21. At least it’s a court where the judges appear to be trying to, at least in their mind, be reasonable as opposed to being blatantly anti-2nd Amendment (because of their slapping down jurisdictions regarding CCW restrictions). But they got this one wrong still, IMO. A major mistake of Heller I think is when it uses the phrase “dangerous and unusual” weapons. What exactly constitutes a “dangerous and unusual weapon?” These antis argue that the weapons labeled as “assault weapons” and weapons that have standard capacity magazines (“high”-capacity magazines) according to them are “dangerous and unusual” and thus can be outlawed.

    Heller should have provided some explicit descriptions of what “dangerous” means, such as explosives or things like that, not firearms (as ALL firearms are “dangerous” in the sense of being weapons). And they should have left the term “unusual” out entirely, as SO WHAT if a weapon is unusual? One could nitpick and say, “Well the Court said ‘dangerous AND unusual,’ not ‘dangerous OR unusual,'” but still.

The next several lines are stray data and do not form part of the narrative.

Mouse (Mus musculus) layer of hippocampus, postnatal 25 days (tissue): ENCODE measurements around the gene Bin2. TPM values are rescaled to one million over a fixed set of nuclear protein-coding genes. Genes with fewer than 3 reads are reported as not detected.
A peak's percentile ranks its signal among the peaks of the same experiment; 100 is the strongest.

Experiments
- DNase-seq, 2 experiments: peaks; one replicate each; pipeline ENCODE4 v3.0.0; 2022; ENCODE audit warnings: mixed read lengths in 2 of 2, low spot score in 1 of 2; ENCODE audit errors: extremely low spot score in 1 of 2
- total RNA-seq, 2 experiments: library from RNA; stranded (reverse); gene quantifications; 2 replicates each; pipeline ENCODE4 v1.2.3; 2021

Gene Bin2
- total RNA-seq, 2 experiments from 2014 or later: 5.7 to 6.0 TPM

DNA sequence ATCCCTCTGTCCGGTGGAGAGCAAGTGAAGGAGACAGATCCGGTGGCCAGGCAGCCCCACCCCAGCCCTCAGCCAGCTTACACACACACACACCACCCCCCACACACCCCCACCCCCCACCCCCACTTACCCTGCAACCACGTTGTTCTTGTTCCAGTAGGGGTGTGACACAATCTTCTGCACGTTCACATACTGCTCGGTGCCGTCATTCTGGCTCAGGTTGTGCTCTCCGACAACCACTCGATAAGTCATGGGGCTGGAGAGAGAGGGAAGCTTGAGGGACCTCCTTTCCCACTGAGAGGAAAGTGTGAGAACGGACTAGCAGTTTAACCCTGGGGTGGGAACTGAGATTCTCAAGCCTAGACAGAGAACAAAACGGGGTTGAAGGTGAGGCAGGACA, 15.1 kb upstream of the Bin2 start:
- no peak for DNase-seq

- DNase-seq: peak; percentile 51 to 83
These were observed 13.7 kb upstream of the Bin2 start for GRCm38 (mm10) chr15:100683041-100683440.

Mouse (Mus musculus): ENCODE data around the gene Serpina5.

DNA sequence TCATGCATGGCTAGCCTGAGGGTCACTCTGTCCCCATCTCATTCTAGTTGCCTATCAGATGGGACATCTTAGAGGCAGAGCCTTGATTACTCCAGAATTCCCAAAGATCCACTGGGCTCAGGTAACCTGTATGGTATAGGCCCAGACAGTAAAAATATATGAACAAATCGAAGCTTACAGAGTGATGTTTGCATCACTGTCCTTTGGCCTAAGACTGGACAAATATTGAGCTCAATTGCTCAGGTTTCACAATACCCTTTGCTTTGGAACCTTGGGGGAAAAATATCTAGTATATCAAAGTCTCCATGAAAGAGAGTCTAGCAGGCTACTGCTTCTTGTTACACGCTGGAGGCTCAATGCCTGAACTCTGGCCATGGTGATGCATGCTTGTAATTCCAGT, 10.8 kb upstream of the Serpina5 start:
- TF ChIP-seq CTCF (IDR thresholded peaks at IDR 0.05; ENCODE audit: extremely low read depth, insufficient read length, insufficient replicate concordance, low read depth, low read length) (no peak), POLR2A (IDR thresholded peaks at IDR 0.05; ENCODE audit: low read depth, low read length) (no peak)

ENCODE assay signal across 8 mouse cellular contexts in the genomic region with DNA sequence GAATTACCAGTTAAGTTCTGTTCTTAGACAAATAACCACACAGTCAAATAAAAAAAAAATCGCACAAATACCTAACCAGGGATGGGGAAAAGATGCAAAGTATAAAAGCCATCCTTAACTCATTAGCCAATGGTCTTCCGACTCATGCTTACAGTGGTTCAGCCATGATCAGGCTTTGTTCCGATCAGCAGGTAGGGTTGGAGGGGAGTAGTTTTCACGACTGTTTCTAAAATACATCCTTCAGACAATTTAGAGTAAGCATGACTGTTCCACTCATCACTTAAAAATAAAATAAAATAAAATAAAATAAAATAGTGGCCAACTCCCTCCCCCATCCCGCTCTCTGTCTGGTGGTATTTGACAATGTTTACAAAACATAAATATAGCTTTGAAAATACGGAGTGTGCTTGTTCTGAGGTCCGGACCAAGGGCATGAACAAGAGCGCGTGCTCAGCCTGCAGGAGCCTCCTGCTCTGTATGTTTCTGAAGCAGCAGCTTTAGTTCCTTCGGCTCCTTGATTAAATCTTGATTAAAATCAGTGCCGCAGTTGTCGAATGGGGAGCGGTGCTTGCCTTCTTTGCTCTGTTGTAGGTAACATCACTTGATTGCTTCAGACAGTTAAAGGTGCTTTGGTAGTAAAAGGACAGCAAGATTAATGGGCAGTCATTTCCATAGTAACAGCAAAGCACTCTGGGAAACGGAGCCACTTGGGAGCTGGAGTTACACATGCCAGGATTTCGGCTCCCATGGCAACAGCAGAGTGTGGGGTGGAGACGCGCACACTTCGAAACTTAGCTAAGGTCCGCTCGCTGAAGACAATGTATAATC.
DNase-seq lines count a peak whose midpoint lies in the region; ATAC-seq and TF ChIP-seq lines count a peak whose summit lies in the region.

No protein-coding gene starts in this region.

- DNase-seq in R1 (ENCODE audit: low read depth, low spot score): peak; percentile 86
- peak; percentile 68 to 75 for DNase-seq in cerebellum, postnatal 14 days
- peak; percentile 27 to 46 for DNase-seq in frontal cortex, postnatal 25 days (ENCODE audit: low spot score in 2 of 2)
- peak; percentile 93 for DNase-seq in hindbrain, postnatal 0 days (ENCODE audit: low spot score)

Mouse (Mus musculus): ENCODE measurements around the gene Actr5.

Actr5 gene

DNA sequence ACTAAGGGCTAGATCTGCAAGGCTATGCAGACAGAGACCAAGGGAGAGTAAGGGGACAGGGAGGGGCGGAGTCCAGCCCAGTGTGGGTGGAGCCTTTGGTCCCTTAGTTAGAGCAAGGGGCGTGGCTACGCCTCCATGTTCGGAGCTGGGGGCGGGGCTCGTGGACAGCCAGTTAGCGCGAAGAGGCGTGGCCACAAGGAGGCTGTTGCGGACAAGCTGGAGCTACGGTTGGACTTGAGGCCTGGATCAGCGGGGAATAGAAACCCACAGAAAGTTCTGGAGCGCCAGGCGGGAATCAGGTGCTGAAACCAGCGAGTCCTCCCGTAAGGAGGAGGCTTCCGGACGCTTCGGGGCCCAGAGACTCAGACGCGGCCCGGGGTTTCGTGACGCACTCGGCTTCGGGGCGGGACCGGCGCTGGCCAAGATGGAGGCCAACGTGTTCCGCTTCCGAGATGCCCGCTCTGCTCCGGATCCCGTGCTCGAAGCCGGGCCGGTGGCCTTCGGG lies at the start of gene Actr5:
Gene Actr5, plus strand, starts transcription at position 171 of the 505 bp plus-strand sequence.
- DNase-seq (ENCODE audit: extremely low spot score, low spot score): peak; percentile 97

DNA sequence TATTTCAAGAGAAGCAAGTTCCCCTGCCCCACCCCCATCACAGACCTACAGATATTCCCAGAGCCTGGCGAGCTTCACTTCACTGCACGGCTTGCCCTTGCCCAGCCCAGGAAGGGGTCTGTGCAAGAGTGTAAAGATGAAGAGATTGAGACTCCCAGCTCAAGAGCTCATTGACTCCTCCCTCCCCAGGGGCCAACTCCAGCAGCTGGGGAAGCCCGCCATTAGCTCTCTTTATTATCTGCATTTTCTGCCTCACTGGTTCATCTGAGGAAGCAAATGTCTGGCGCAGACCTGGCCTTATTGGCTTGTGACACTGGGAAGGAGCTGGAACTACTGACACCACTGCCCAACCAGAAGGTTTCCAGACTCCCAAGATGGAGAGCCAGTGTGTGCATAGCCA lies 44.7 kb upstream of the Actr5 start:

• Bear in mind that all but the bottom part; the ruling, is mere dicta. Dicta doesn’t stand in the way of SCOTUS reaching a different conclusion in some later decision. I’m beginning to wonder if Scalia wrote some of the dicta in such a way as to make Kennedy comfortable to make for the 5’th vote; the majority.
      The lower courts ought to be reading the dicta and be guided by it. Most of them are ignoring the dicta in Heller; they simply read it out of the decision. That could be a costly mistake.
      What if Kennedy concludes that the lower courts aren’t taking SCOTUS guidance seriously? Maybe Kennedy is hoping that the lower courts would flesh-out the meaning of “the right” to KBA within the signposts they have been given in Heller and McDonald. If the lower courts refuse to do so and try to flaunt SCOTUS, Kennedy might get fed-up with them and rein-in their ability in the ruling for a subsequent case.

  22. I seem to remember something in the Heller decision about not being able to ban weapons in common use. Magazines with capacities greater than 10 rounds are in common use all over the country. Their next appeal should bring this up, especially as I highly doubt that Sunnyvale PD is using 10 round magazines.

  23. So what if “Funnyvale” going to do? Violate the 4th, 5th and 6th amendments to search and confiscate said normal capacity magazines?